Friday, December 4, 2020

Comments by APenNameAndThatA

Showing 2 of 2 comments.

  • As happens with criticisms of psychiatry, this story has some valid points but it rather over eggs the custard.

    Saying that BPAD and manic behaviour cause each other is perfectly reasonable. There are two different types of explanation: descriptive explanation and mechanistic explanation. Saying that the behaviour is caused by bipolar disorder is more of a descriptive explanation as it is the name given to a syndrome. If someone asks why it is light outside, the answer is that it is morning, but morning is defined by the sun coming up: circular but not a problem as it is a descriptive explanation. If someone replied that the earth had rotated and exposed them to the sun’s rays which were reflected and detected in the eye, then that would be a mechanistic explanation.

    The story over eggs the custard in saying that the psychiatrist would have only mentioned the behaviour. They would have excluded other causes of manic behaviour, such as drug use, medication side effects (!) and delirium.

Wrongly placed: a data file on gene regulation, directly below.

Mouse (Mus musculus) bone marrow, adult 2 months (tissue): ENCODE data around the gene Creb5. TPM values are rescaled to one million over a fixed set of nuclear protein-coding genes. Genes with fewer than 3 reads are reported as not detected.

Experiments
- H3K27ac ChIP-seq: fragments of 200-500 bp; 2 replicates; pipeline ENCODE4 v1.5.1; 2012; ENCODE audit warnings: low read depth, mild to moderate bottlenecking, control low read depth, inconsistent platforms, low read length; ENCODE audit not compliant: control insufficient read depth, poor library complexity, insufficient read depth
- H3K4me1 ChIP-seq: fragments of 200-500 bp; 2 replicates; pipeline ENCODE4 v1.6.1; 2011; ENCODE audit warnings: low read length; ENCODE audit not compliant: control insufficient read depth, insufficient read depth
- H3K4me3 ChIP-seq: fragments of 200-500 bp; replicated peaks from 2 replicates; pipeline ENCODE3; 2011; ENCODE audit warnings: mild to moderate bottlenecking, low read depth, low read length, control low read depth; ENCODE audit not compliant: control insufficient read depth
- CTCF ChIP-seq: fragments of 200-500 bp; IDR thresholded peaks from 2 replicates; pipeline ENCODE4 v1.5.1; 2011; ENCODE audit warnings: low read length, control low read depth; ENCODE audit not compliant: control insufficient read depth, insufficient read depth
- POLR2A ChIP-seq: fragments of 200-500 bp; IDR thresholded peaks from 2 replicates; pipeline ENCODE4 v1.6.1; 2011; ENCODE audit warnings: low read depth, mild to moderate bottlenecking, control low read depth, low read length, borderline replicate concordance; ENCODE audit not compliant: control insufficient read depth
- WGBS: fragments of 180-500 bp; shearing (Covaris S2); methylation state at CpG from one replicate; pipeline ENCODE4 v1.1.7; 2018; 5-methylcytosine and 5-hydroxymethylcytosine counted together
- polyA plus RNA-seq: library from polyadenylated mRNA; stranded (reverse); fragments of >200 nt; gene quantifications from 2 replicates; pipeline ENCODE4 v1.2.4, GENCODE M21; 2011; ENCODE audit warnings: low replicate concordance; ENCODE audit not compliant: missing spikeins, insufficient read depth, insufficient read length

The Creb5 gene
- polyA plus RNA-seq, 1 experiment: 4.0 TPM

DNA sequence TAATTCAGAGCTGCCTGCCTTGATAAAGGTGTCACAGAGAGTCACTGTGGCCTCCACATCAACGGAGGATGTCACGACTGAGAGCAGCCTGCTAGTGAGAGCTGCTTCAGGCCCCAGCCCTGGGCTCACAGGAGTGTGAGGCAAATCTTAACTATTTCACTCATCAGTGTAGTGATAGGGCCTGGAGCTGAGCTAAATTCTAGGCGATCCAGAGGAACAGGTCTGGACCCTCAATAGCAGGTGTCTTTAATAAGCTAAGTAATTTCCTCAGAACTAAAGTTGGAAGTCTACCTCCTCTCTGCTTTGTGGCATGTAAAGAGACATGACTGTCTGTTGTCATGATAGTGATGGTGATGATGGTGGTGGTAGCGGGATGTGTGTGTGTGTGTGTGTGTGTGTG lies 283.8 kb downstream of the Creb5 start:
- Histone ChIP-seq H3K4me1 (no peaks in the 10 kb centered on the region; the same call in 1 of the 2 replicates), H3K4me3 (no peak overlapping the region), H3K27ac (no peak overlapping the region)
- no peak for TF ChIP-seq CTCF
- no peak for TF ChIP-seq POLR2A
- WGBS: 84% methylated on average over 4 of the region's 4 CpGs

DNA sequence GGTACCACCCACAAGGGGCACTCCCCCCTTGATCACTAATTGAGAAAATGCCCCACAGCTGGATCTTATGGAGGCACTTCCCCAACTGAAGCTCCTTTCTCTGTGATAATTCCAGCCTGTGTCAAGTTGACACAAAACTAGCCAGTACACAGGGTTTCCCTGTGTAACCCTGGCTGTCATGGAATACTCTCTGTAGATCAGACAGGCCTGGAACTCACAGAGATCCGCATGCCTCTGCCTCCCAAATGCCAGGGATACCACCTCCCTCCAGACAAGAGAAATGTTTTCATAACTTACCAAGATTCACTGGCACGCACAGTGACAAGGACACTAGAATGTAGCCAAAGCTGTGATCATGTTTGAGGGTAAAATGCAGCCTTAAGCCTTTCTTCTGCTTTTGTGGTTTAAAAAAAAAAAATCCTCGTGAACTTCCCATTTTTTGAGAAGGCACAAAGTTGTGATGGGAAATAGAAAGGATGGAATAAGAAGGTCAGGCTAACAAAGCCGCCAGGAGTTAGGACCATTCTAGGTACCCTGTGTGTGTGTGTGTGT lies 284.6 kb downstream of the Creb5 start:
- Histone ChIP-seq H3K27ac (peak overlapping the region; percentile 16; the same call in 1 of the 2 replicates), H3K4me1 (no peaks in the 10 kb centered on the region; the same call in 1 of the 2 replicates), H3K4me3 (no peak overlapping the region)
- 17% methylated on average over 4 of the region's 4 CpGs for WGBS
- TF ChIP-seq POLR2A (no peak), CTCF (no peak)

That rather detracts from your good point that calling a side effect an illness is stupid and offensive.

    But there again, there is over egging hinted at. The question which you raised, but have not answered, is, “Would a manic episode have happened eventually?” (This is the difference between causation and precipitation, by my use of the words). I don’t think that you need the study you mentioned to answer the question you asked by saying, “no”.

    I suppose that if you kept things neat you would write too little to have a blog.

    P.S. I’m a psychiatrist. I was searching the net to see what the risk of causing an elevated mood if someone is given antidepressants when they have a family history of BPAD.